September 1960. Where industrial Birmingham meets rural Worcestershire, seasonal labourers gather at a Bromsgrove fruit-farm for the pear harvest. Among them, a garrulous and useless old Irish vagrant becomes the butt of their bitter humour, then of their more dangerous frustrations and suppressed murderous hatreds. At the climax, the documentary texture is ripped open, exposing an atavistic horror at work beneath.
Critically located at the time (if at all) as a 'slice-of-life play' that shades over into Artaudian 'Theatre of Cruelty'.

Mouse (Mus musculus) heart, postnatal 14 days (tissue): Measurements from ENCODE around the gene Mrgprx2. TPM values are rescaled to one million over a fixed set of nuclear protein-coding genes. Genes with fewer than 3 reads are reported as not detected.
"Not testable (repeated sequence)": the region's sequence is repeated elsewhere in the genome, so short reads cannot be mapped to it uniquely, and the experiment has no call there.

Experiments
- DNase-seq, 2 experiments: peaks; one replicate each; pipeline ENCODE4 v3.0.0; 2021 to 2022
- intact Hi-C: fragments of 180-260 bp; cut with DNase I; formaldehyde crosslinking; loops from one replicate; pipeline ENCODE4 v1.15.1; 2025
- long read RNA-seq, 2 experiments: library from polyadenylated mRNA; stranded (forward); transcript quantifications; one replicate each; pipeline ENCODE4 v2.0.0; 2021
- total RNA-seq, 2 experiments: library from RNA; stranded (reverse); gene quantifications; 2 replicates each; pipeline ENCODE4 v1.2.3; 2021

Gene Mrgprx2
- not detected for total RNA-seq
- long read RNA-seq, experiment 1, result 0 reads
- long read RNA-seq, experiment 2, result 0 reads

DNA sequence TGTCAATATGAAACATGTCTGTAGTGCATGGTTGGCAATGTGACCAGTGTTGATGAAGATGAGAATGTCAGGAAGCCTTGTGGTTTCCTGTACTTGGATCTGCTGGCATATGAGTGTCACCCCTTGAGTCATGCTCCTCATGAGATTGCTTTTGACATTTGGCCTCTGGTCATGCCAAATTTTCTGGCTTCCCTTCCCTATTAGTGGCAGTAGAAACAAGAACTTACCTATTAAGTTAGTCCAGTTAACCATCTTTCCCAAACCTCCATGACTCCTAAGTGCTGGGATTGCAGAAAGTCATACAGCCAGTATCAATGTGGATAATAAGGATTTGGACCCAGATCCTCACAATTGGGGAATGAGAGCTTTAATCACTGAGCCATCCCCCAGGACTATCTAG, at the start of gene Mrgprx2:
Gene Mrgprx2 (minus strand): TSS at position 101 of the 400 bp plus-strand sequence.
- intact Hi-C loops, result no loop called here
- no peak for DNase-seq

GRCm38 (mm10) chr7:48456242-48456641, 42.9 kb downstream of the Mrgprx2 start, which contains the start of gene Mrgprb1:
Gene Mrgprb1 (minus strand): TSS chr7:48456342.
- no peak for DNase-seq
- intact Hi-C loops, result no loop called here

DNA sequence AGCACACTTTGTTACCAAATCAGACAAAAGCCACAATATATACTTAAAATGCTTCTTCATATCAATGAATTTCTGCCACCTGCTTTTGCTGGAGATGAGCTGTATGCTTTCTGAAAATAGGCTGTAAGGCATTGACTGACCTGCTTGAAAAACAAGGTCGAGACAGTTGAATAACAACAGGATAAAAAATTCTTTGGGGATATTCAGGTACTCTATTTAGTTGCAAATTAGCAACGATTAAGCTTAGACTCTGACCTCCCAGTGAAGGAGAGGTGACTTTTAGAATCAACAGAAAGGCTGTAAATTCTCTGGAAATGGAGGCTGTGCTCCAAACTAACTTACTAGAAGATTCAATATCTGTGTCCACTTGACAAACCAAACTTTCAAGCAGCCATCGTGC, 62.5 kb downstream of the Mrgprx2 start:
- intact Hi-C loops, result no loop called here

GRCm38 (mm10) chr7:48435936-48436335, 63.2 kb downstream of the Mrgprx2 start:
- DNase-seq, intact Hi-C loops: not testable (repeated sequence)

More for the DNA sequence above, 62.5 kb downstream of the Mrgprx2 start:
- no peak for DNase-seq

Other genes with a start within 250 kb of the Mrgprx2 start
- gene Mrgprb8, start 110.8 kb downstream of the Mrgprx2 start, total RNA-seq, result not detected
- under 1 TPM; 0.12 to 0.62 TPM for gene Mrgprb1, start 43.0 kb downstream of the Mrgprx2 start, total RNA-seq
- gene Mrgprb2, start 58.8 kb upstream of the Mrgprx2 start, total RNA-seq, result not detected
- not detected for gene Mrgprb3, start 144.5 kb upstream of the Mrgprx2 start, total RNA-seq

Written 1960. First produced: Royal Shakespeare Company, Arts Theatre Experimental Season, London, June 1962. On its first night, at the play's transgressive climax the audience interrupted the performance and all but ended my theatrical career there and then. For an account of that occasion, see Commentary. First production revived, Aldwych Theatre, London, 1964. (In repertory with The Birthday Party by Harold Pinter, Beckett's Endgame and Peter Weiss' Marat/Sade. A hostile impresario dubbed this the 'Dirty Play Season', and by a perverted vagary of English law the Licensee of the theatre was brought to court.)